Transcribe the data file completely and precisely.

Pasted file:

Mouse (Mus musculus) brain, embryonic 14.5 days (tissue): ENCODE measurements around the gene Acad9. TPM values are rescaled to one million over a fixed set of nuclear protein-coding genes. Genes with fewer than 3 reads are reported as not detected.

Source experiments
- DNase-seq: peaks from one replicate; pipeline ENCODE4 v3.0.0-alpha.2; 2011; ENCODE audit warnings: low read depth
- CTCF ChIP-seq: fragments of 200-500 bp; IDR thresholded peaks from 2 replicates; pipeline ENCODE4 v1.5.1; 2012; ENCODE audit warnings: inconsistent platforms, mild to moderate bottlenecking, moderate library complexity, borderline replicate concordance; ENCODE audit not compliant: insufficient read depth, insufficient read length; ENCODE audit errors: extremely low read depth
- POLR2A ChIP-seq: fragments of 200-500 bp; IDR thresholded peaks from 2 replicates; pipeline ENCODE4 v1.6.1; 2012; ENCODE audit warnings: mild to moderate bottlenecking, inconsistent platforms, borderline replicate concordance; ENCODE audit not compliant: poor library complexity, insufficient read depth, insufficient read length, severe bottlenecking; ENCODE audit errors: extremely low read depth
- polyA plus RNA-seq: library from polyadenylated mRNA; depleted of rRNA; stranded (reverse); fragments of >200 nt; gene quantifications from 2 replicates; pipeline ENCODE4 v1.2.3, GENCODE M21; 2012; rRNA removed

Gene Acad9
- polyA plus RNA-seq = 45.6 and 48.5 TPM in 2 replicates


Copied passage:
Mouse (Mus musculus) brain, embryonic 14.5 days (tissue): ENCODE measurements around the gene Acad9. TPM values are rescaled to one million over a fixed set of nuclear protein-coding genes. Genes with fewer than 3 reads are reported as not detected.

Source experiments
- DNase-seq: peaks from one replicate; pipeline ENCODE4 v3.0.0-alpha.2; 2011; ENCODE audit warnings: low read depth
- CTCF ChIP-seq: fragments of 200-500 bp; IDR thresholded peaks from 2 replicates; pipeline ENCODE4 v1.5.1; 2012; ENCODE audit warnings: inconsistent platforms, mild to moderate bottlenecking, moderate library complexity, borderline replicate concordance; ENCODE audit not compliant: insufficient read depth, insufficient read length; ENCODE audit errors: extremely low read depth
- POLR2A ChIP-seq: fragments of 200-500 bp; IDR thresholded peaks from 2 replicates; pipeline ENCODE4 v1.6.1; 2012; ENCODE audit warnings: mild to moderate bottlenecking, inconsistent platforms, borderline replicate concordance; ENCODE audit not compliant: poor library complexity, insufficient read depth, insufficient read length, severe bottlenecking; ENCODE audit errors: extremely low read depth
- polyA plus RNA-seq: library from polyadenylated mRNA; depleted of rRNA; stranded (reverse); fragments of >200 nt; gene quantifications from 2 replicates; pipeline ENCODE4 v1.2.3, GENCODE M21; 2012; rRNA removed

Gene Acad9
- polyA plus RNA-seq = 45.6 and 48.5 TPM in 2 replicates